Baby Friendly Hospital Initiative (BFHI)

The Baby Friendly Hospital Initiative (BFHI) is an international programme launched in 1991 by the World Health Organisation (WHO) and the United Nations Children's Fund (UNICEF) to ensure all maternity services become centres of breastfeeding support worldwide.

Breastfeeding lays the foundation for good health in infancy, childhood and adult life. Today more than 20,000 hospitals have been Baby Friendly Accredited in 156 countries worldwide. The BFHI programme encourages hospitals and health care facilities - particularly maternity wards - to adopt practices that fully protect, promote and support exclusive breastfeeding from birth.

The BFHI aims to improve exclusive breastfeeding rates and ensure evidenced-based best practice standards of care are offered by maternity services. Baby friendly facilities work to see that all women, regardless of their feeding method, receive unbiased information, support and professional advice in their decision to feed their babies.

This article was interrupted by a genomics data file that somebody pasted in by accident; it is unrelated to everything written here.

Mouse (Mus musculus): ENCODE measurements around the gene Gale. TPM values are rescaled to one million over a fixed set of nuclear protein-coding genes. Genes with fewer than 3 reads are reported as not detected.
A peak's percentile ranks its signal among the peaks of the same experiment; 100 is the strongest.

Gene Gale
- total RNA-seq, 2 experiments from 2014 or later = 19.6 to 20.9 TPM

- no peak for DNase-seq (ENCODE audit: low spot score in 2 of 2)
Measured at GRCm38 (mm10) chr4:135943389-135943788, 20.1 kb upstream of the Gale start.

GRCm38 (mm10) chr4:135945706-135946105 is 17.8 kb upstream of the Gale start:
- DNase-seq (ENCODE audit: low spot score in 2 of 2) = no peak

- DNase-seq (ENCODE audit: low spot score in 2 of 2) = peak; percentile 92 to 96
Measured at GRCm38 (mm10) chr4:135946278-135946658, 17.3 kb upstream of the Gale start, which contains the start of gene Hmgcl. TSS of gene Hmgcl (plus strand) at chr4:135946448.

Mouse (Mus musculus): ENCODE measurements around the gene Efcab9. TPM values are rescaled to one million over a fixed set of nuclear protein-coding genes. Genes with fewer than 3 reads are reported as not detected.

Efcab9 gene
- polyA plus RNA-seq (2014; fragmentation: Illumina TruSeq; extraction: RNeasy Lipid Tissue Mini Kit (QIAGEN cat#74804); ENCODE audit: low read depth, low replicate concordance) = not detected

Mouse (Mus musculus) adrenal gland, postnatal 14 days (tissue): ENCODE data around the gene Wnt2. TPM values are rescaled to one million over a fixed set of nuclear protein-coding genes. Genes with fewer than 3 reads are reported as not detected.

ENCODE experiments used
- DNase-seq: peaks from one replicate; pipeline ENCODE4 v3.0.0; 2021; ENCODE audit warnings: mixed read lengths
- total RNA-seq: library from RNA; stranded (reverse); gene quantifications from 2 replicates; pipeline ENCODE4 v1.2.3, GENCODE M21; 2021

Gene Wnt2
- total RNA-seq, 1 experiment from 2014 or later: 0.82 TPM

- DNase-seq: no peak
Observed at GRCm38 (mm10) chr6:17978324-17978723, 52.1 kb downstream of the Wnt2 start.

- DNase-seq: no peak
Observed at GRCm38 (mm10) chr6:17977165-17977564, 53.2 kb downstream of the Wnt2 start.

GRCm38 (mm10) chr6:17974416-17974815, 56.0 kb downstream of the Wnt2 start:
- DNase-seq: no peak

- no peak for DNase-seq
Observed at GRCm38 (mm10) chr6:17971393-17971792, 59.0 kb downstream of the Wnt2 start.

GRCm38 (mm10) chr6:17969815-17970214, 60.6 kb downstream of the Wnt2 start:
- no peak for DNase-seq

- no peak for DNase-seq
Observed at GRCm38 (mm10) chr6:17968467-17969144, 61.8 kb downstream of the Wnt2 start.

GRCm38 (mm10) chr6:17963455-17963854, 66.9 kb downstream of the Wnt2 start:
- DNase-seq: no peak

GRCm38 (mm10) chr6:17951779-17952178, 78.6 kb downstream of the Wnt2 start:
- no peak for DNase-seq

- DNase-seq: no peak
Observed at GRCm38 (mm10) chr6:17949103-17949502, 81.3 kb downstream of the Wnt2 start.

In New Zealand, all maternity services are required to achieve and maintain BFHI accreditation. The standards of care and services provided are audited by the New Zealand Breastfeeding Alliance (NZBA) every three years. Currently 99.85 percent of infants born in national maternity services are delivered in BFHI accredited facilities.

The BFHI has had a positive impact on New Zealand's maternity services, with annual breastfeeding rates showing more than 80 percent of babies are exclusively breastfed on discharge from Baby Friendly hospitals.

All maternity hospitals are encouraged to become baby friendly by adopting the Ten Steps to Successful Breastfeeding, and providing good care to mothers and their babies before, during and after birth. A baby-friendly hospital also agrees not to accept free or low cost breastmilk substitutes (baby formula), feeding bottles or teats.